That’s where the Neurotic Parent Institute comes in: For a mere $6500, less than it will cost to go to Ghana or Cornell, we will personally arrange an UNPAID INTERNSHIP at a Jamba Juice for your high school student. Although there is no compensation, we will make sure that your son or daughter encounters severe traffic, rude customers and rancid protein powder – a plethora of excellent essay material….and all in all, the kind of experience that jumps off the page. Apply soon – opportunities are limited.  You don’t want your kid to end up spending his or her summer studying International Relations at Columbia!



Summer Conundrum — 3 Comments

  1. As tempting as that sounds, how about a less-pricey, excellent summer program for kids interested in engineering: Johns Hopkins Engineering Innovation. It’s taught at several locations, including three in SoCal. My son (Cal sophomore) took it at PCC between his sophomore & junior year – VERY hard, challenging, a lot of work but very rewarding. He actually wrote about it in one of his college essays. Here’s the website:

  2. Except a store like Jamba Juice would not take an unpaid intern due to insurance issues. They need to get hired so they are covered under workers comp, I bet!
    And here in CT it is hard for teens to get hired especially just for the summer. Those jobs like at the fast food places, mall food court stores, and Dunkin Donuts go to Equadorians who are very hard workers and show up early and are loyal even though they struggle to communicate in English. I am not making this up.
    There is a huge problem with American teens working at easy entry level jobs as they often quit, are lazy, don’t do the job, are late to work, call out sick or just don’t show up as scheduled.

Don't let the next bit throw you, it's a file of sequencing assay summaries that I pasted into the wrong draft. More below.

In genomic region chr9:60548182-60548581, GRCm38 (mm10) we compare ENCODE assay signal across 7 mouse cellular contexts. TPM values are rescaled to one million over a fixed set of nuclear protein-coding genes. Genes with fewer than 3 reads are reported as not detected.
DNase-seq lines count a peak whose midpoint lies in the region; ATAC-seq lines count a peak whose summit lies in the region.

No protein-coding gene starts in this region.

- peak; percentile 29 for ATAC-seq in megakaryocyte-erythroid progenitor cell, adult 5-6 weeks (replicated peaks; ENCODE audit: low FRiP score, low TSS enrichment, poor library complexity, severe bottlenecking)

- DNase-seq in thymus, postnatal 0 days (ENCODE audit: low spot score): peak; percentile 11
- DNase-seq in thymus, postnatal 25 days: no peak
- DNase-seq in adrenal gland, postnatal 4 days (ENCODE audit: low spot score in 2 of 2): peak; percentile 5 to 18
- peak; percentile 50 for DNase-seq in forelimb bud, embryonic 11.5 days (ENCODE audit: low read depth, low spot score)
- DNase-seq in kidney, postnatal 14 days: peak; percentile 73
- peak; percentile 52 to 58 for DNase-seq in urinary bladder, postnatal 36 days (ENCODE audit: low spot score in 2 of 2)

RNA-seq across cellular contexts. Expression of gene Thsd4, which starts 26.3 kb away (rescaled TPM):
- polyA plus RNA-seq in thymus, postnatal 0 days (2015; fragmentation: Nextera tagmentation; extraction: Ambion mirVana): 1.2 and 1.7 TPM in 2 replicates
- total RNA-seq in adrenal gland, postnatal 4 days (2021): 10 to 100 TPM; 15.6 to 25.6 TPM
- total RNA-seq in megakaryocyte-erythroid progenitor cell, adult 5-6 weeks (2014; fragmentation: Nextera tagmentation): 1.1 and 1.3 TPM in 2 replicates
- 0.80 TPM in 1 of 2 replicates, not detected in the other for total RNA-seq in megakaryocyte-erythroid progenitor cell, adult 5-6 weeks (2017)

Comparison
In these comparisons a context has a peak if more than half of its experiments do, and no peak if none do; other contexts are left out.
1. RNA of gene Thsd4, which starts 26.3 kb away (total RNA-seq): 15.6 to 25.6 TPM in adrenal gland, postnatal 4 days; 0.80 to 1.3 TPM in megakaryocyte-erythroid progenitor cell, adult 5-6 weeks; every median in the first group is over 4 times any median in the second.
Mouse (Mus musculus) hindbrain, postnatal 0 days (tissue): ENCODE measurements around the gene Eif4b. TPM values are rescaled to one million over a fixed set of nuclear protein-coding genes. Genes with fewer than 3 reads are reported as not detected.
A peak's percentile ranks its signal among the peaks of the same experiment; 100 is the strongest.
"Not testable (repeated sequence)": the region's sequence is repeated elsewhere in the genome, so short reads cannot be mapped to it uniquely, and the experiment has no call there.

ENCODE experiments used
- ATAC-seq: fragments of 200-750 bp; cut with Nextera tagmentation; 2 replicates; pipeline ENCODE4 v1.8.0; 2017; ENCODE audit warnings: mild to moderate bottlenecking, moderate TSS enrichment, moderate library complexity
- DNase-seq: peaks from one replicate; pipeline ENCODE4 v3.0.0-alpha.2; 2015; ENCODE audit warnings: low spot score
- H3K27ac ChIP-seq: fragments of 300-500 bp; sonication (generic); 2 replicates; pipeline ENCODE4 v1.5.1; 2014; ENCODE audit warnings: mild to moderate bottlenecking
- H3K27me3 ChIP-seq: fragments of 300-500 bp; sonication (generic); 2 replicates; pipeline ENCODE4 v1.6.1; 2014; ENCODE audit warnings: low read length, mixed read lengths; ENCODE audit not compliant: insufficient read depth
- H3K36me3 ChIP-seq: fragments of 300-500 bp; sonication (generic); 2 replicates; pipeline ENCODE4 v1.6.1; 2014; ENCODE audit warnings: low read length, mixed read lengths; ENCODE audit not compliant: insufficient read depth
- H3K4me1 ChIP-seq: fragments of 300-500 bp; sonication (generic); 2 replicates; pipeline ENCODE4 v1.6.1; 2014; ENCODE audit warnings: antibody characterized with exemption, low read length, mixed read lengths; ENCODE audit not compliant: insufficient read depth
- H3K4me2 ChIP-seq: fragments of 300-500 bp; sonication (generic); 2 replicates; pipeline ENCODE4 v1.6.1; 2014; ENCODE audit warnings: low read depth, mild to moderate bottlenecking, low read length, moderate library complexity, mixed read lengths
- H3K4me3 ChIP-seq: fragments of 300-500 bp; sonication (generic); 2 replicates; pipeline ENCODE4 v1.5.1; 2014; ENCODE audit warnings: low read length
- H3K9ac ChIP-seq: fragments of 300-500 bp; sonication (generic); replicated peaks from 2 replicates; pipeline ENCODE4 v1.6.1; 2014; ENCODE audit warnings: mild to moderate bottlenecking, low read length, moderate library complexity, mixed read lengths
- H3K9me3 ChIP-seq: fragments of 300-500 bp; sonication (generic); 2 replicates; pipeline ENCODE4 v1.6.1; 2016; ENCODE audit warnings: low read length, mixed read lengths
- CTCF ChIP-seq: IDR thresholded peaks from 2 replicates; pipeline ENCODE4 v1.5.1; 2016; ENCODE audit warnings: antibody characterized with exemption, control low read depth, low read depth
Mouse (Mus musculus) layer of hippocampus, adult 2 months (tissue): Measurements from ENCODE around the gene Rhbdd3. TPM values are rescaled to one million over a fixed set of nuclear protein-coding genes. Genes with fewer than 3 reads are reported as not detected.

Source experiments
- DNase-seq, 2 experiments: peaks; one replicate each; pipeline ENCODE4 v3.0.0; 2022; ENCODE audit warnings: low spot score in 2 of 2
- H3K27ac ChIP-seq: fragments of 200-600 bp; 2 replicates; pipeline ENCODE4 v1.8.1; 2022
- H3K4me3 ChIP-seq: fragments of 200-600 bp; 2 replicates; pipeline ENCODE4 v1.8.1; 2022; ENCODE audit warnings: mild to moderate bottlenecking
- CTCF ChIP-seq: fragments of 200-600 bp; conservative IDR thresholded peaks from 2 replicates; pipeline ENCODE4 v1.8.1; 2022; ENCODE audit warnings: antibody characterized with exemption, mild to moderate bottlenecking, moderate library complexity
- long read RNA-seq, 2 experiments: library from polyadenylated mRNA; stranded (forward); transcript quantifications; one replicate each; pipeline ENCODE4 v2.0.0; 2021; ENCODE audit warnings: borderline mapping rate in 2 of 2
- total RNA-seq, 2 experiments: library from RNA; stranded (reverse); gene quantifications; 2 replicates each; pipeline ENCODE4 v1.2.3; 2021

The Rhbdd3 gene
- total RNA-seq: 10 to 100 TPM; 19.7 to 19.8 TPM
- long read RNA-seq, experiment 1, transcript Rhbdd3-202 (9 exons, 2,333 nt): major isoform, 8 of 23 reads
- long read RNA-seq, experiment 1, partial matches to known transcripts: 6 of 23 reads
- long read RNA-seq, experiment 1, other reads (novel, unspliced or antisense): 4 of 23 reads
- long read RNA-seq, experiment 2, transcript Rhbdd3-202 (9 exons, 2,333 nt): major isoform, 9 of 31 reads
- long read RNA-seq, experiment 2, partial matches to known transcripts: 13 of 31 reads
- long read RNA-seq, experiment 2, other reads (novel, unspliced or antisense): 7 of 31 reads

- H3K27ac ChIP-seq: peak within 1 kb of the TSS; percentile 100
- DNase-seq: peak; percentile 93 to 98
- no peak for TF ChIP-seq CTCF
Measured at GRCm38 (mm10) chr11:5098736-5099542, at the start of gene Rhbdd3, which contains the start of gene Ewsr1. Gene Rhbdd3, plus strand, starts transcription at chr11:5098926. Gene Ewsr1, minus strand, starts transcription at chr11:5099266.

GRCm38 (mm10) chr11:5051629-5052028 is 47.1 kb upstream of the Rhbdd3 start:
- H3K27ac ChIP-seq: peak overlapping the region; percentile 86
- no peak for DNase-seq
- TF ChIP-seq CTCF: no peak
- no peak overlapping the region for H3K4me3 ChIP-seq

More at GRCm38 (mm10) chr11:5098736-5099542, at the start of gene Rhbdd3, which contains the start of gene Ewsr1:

Those places want year round workers they don’t suddenly have job openings in the summer months to fill with school kids too busy to work during the year.
    Vacation spots with seasonal jobs like on Cape Cod bussing tables or serving burgers and ice cream cones at drive in shops and dishwashers at nice restaurants go to legal migrant workers from Jamaica or other locations. A relative owns a restaurant and has a terrible time finding local American born workers, adult or teenaged. If they didn’t have a migrant worker program they would go out of business. They also provide housing for the workers as it’s hard to rent a $3000 a week house to work a minimum wage job. I’m told in the 1970s and 1980s college kids from out of state would rent an old cottage wiht a big group of kids, for next to nothing and spend the day on the beach and the night working. Can’t do that now that it’s so expensive to rent in season!
    MASS also has a large Russian migrant worker base for entry level service jobs, grocery store cashiers etc. I don’t know why CT is full of people from Equador and Mass seems to have more Russians and Czechs but it’s what I see.